The Telegraph reports:
Gazing through the telescopic sight of his M24 rifle, Staff Sgt Jim Gilliland, leader of Shadow sniper team, fixed his eye on the Iraqi insurgent who had just killed an American soldier.
His quarry stood nonchalantly in the fourth-floor bay window of a hospital in battle-torn Ramadi, still clasping a long-barrelled Kalashnikov. Instinctively allowing for wind speed and bullet drop, Shadow’s commander aimed 12 feet high.
A single shot hit the Iraqi in the chest and killed him instantly. It had been fired from a range of 1,250 meters (1367 yards), well beyond the capacity of the powerful Leupold sight, accurate to 1,000 metres.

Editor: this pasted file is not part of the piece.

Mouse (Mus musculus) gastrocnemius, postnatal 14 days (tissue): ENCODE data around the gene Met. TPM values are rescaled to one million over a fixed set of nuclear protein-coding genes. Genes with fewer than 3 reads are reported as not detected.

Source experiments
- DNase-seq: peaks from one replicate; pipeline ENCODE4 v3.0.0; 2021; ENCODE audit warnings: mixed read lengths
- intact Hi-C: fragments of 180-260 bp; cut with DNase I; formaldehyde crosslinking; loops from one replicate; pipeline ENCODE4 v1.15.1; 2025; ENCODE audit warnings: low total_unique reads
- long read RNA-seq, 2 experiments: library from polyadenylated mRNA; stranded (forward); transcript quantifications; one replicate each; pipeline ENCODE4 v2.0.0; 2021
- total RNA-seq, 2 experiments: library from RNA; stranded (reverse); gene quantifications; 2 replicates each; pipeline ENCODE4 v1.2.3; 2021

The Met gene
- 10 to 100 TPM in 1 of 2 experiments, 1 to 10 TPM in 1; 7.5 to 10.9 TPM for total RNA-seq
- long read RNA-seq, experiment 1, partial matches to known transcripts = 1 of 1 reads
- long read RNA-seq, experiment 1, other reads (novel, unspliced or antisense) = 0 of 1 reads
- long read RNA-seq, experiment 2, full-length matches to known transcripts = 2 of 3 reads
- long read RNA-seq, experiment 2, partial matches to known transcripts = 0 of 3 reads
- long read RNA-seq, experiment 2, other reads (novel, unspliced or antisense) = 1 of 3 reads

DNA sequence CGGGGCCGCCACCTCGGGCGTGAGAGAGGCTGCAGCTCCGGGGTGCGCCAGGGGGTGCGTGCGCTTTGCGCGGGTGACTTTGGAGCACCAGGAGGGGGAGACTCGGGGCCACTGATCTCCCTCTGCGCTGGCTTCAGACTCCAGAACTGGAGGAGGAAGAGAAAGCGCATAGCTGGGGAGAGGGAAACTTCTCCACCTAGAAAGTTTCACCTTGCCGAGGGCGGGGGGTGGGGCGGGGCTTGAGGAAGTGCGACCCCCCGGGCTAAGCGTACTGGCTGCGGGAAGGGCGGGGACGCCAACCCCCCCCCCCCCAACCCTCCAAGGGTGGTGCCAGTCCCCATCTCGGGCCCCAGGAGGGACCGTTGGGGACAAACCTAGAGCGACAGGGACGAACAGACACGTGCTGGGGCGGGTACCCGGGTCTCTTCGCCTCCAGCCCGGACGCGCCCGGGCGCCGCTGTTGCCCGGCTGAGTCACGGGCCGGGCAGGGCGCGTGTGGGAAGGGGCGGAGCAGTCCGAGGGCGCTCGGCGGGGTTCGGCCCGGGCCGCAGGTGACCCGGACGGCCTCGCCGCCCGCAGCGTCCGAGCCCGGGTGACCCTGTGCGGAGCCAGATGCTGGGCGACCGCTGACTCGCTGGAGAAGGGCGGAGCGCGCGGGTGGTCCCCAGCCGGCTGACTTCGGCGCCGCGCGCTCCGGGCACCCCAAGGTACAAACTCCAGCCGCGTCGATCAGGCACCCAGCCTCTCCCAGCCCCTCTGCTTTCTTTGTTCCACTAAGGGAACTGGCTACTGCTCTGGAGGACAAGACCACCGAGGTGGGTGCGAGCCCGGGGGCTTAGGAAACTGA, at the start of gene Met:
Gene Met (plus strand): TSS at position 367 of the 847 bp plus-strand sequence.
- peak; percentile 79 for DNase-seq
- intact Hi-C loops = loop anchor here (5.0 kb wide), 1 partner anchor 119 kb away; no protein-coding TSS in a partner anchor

“I believe it is the longest confirmed kill in Iraq with a 7.62mm rifle,” said Staff Sgt Gilliland, 28, who hunted squirrels in Double Springs, Alabama from the age of five before progressing to deer – and then people.
“He was visible only from the waist up. It was a one in a million shot. I could probably shoot a whole box of ammunition and never hit him again.”
Later that day, Staff Sgt Gilliland found out that the dead soldier was Staff Sgt Jason Benford, 30, a good friend.
The insurgent was one of between 55 and 65 he estimates that he has shot dead in less than five months, putting him within striking distance of sniper legends such as Carlos Hathcock, who recorded 93 confirmed kills in Vietnam.
Isn’t it ironic that the British Telegraph is covering this remarkable feat of American arms, and the American so-called “newspaper of record” is too busy betraying its country to cover such a story?